But not everyone likes "generic". A generic setting is not "for anyone". Which is why we need settings like Ravenloft, Planescape and Spelljammer.
But, there are some significant advantages to generic - namely that it can be repurposed so much more easily than more specific material. I can plonk down pretty much any of the Sword Coast 5e AP's, with little or no revision, into virtually any setting, pretty easily. Never minding specific bits that can be repurposed. Trying to tie in Planescape material, for example, gets a whole lot harder. Or Darksun stuff or even Ravenloft stuff.
The more specific the setting, the harder it is for people to repurpose, AND, the less likely that someone will make the attempt as well. I know, from experience, that if I pick up something for Forgotten Realms, be it mechanical or lore, I can pretty easily use it in another setting. But, I also know that I'm going to have to hunt and peck a lot more if I pick up a, say, Planescape, supplement. So, given two books, I'm going to pick the Forgotten Realms one first every time.
And I think this is how it generally works for a lot of people. The more esoteric and unique the material something is, the harder it is to actually use at the table and the less likely people are to pick it up on a whim.
But, rolling back around to golden era of lore - again, I cannot fathom how this isn't the absolute golden era. You have ACCESS to all that lore of yesteryear. When I was gaming in the 80's and 90's and even the ought's, you just didn't have access to any of this material unless you went out and bought it. Which meant the lore for any game was going to have great gaping holes in it unless I started obsessively buying material. Heck, this was the primary reason I never, EVER bought into any of the TSR settings at the time. Other than a handful of supplements (Faiths and Avatars being a good example from 2e), I never bought any TSR setting books. None. Had zero interest because I knew that if I wanted to actually use any of it, I'd have to buy fifteen different books and then try to cross reference it all. By the time I was done all that work, I might as well just write it myself.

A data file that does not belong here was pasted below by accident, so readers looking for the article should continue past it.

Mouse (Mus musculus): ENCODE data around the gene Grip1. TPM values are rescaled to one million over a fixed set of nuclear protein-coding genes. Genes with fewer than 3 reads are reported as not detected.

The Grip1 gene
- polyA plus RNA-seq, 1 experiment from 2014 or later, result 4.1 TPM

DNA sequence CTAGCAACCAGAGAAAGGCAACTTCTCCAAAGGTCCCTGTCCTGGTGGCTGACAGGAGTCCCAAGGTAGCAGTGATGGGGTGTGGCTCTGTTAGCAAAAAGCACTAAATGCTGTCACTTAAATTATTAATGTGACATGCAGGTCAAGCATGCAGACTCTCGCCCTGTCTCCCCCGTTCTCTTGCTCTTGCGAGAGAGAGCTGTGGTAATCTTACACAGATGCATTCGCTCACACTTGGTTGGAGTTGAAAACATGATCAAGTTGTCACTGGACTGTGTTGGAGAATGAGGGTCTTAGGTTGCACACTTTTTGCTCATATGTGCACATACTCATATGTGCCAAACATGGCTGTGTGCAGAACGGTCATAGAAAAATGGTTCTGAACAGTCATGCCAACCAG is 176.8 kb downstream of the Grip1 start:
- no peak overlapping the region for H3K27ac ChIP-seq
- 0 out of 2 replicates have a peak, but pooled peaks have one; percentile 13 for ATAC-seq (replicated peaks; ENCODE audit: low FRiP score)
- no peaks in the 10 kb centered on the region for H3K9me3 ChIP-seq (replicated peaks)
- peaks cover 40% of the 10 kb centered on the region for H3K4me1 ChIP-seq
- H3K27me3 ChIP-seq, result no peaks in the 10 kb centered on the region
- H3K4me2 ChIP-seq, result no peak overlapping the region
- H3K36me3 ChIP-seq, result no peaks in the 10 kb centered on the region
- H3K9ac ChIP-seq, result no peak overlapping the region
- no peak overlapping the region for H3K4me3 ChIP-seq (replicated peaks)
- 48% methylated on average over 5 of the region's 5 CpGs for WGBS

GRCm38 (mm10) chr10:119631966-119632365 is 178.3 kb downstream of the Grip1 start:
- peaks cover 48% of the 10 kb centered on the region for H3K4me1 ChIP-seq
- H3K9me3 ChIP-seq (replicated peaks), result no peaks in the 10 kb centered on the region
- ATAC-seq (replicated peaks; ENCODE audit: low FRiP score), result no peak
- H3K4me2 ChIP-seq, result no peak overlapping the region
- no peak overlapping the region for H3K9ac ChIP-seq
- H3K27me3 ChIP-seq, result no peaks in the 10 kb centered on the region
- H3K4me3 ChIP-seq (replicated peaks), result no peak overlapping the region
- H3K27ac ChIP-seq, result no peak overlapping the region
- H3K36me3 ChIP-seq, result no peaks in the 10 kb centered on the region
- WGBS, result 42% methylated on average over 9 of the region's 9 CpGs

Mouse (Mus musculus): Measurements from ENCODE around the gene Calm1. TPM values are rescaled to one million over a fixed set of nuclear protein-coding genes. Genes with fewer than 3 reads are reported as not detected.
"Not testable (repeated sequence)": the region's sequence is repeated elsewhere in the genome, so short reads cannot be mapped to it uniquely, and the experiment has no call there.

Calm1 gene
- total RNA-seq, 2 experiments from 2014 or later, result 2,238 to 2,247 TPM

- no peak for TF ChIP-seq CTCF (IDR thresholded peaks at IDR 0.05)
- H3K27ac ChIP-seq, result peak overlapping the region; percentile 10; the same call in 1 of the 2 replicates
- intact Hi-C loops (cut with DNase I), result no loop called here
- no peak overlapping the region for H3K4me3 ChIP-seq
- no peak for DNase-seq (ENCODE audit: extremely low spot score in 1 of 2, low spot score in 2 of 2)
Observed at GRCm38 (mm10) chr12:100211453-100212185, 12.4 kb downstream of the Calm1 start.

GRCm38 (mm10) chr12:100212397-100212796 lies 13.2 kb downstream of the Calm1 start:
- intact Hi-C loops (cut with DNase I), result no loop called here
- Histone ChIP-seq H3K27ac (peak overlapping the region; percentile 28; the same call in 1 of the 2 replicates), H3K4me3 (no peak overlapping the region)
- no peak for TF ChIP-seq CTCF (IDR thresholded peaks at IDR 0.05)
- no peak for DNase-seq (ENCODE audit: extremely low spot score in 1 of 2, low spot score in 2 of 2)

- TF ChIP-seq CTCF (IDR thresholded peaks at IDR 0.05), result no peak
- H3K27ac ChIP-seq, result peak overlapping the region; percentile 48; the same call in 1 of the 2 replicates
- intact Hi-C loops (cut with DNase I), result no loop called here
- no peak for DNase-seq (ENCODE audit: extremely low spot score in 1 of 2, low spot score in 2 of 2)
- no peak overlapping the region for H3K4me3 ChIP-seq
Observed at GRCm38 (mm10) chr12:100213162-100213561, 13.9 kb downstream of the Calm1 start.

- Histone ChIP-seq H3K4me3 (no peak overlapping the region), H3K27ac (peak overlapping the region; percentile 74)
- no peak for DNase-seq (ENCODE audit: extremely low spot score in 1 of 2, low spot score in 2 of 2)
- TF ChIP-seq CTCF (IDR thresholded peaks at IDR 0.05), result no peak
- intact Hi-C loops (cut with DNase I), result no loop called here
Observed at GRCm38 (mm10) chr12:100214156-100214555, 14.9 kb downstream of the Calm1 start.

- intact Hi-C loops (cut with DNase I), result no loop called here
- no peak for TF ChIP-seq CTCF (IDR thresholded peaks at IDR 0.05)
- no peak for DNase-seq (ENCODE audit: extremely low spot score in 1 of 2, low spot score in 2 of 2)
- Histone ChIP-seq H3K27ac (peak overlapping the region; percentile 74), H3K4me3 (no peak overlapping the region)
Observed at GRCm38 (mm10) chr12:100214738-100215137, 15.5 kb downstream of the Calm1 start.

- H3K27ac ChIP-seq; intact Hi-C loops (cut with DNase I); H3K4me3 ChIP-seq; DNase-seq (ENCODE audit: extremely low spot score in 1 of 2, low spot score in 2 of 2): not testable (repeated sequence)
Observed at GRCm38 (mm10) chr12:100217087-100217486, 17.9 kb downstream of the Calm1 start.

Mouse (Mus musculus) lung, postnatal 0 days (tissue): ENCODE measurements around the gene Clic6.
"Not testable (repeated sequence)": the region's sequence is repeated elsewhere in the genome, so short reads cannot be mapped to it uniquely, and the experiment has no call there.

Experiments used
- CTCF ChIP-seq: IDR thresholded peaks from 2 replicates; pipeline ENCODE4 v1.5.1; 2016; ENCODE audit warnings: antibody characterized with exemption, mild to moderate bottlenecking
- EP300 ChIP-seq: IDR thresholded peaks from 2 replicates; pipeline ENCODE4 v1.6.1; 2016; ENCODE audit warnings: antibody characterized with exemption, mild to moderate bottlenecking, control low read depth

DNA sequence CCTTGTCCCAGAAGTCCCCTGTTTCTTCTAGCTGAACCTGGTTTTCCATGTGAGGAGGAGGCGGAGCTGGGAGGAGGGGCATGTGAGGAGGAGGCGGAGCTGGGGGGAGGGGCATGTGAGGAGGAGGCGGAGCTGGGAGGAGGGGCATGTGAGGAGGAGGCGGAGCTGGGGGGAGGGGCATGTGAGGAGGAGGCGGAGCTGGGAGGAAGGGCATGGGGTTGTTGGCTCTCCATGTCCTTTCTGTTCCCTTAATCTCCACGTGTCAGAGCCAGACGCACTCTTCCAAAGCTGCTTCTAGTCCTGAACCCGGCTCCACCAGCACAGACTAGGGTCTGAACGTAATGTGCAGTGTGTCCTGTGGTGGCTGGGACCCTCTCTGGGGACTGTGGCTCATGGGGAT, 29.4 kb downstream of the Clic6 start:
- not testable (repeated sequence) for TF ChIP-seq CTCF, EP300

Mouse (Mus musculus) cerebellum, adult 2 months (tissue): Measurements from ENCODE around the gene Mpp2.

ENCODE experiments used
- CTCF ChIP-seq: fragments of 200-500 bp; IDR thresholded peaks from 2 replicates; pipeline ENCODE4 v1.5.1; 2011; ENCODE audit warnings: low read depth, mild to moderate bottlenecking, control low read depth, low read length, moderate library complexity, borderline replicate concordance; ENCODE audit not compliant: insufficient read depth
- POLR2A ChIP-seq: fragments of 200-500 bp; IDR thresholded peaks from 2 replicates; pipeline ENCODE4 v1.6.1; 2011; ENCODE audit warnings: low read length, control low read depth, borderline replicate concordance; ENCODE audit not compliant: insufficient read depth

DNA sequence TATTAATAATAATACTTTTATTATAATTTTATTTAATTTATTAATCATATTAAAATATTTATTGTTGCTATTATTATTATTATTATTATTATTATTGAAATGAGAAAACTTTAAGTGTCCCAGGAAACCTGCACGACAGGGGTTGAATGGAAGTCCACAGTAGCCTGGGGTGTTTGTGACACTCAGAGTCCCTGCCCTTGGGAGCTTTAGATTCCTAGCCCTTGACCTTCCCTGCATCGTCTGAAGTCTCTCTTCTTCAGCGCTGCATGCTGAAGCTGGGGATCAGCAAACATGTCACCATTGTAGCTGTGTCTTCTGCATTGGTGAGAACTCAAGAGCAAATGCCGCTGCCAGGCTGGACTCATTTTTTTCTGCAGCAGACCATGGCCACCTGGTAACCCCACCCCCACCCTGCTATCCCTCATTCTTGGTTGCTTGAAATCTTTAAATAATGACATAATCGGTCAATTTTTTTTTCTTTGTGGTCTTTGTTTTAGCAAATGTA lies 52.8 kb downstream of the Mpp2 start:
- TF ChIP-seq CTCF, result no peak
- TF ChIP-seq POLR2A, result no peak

To me, the fact that all this material is now available, easily, easily searched, makes it fantastic. I mean, I was doing a bit of background research for my Shining Citadel adventure (based on the idea that in the center of the Shadowfell there is a shining castle where all the light of the plane is housed) and I came across a reference to The Blinding Tower (possibly the same location with a different name) - from the Planar Handbook (p 162). There is zero chance I would have been able to find that information in the past. None. I would never have bought that book, nor would I even consider looking in it if I had. I certainly would never have made the connection.
But, now, because of things like wikis, all that work is done for me and I have a possible extra bit I can add to my adventure if I want.
How is this not the golden age of setting lore?